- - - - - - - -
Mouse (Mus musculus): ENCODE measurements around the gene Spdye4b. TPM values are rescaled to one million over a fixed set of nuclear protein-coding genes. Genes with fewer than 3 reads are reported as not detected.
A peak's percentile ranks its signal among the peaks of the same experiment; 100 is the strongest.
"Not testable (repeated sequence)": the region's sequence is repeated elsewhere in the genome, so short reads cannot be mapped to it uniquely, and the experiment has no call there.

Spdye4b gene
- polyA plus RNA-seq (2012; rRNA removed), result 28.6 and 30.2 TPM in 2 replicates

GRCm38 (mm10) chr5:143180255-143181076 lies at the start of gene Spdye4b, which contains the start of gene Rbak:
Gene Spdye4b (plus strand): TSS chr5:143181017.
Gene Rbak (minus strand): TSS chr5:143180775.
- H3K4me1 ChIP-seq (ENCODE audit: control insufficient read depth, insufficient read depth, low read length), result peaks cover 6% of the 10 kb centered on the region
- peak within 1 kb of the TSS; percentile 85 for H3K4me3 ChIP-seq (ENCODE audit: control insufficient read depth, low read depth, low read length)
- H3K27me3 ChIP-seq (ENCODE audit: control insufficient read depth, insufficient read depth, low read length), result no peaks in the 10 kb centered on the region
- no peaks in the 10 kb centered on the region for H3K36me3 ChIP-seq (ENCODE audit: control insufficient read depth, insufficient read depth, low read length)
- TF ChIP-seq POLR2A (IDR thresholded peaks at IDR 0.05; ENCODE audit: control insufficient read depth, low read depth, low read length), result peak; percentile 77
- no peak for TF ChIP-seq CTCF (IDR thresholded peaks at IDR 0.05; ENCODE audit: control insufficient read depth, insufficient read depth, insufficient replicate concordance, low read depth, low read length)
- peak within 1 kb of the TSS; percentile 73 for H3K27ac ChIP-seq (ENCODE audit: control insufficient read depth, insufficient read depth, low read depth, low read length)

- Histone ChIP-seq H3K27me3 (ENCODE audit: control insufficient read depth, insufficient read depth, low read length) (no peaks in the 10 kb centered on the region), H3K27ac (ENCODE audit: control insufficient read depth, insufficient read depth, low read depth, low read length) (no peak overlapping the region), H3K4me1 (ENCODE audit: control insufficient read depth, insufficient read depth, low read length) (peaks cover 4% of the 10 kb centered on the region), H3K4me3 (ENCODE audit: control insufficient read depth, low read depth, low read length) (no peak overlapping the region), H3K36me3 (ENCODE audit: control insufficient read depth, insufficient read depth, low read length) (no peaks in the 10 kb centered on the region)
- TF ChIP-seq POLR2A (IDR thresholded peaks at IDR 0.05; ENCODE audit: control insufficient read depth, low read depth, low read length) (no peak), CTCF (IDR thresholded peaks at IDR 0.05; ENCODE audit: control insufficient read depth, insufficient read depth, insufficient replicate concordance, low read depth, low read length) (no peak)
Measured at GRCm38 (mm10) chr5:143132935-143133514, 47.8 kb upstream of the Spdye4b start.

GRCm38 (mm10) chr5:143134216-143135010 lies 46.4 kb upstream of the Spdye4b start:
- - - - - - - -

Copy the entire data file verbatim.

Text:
Mouse (Mus musculus): ENCODE measurements around the gene Spdye4b. TPM values are rescaled to one million over a fixed set of nuclear protein-coding genes. Genes with fewer than 3 reads are reported as not detected.
A peak's percentile ranks its signal among the peaks of the same experiment; 100 is the strongest.
"Not testable (repeated sequence)": the region's sequence is repeated elsewhere in the genome, so short reads cannot be mapped to it uniquely, and the experiment has no call there.

Spdye4b gene
- polyA plus RNA-seq (2012; rRNA removed), result 28.6 and 30.2 TPM in 2 replicates

GRCm38 (mm10) chr5:143180255-143181076 lies at the start of gene Spdye4b, which contains the start of gene Rbak:
Gene Spdye4b (plus strand): TSS chr5:143181017.
Gene Rbak (minus strand): TSS chr5:143180775.
- H3K4me1 ChIP-seq (ENCODE audit: control insufficient read depth, insufficient read depth, low read length), result peaks cover 6% of the 10 kb centered on the region
- peak within 1 kb of the TSS; percentile 85 for H3K4me3 ChIP-seq (ENCODE audit: control insufficient read depth, low read depth, low read length)
- H3K27me3 ChIP-seq (ENCODE audit: control insufficient read depth, insufficient read depth, low read length), result no peaks in the 10 kb centered on the region
- no peaks in the 10 kb centered on the region for H3K36me3 ChIP-seq (ENCODE audit: control insufficient read depth, insufficient read depth, low read length)
- TF ChIP-seq POLR2A (IDR thresholded peaks at IDR 0.05; ENCODE audit: control insufficient read depth, low read depth, low read length), result peak; percentile 77
- no peak for TF ChIP-seq CTCF (IDR thresholded peaks at IDR 0.05; ENCODE audit: control insufficient read depth, insufficient read depth, insufficient replicate concordance, low read depth, low read length)
- peak within 1 kb of the TSS; percentile 73 for H3K27ac ChIP-seq (ENCODE audit: control insufficient read depth, insufficient read depth, low read depth, low read length)

- Histone ChIP-seq H3K27me3 (ENCODE audit: control insufficient read depth, insufficient read depth, low read length) (no peaks in the 10 kb centered on the region), H3K27ac (ENCODE audit: control insufficient read depth, insufficient read depth, low read depth, low read length) (no peak overlapping the region), H3K4me1 (ENCODE audit: control insufficient read depth, insufficient read depth, low read length) (peaks cover 4% of the 10 kb centered on the region), H3K4me3 (ENCODE audit: control insufficient read depth, low read depth, low read length) (no peak overlapping the region), H3K36me3 (ENCODE audit: control insufficient read depth, insufficient read depth, low read length) (no peaks in the 10 kb centered on the region)
- TF ChIP-seq POLR2A (IDR thresholded peaks at IDR 0.05; ENCODE audit: control insufficient read depth, low read depth, low read length) (no peak), CTCF (IDR thresholded peaks at IDR 0.05; ENCODE audit: control insufficient read depth, insufficient read depth, insufficient replicate concordance, low read depth, low read length) (no peak)
Measured at GRCm38 (mm10) chr5:143132935-143133514, 47.8 kb upstream of the Spdye4b start.

GRCm38 (mm10) chr5:143134216-143135010 lies 46.4 kb upstream of the Spdye4b start: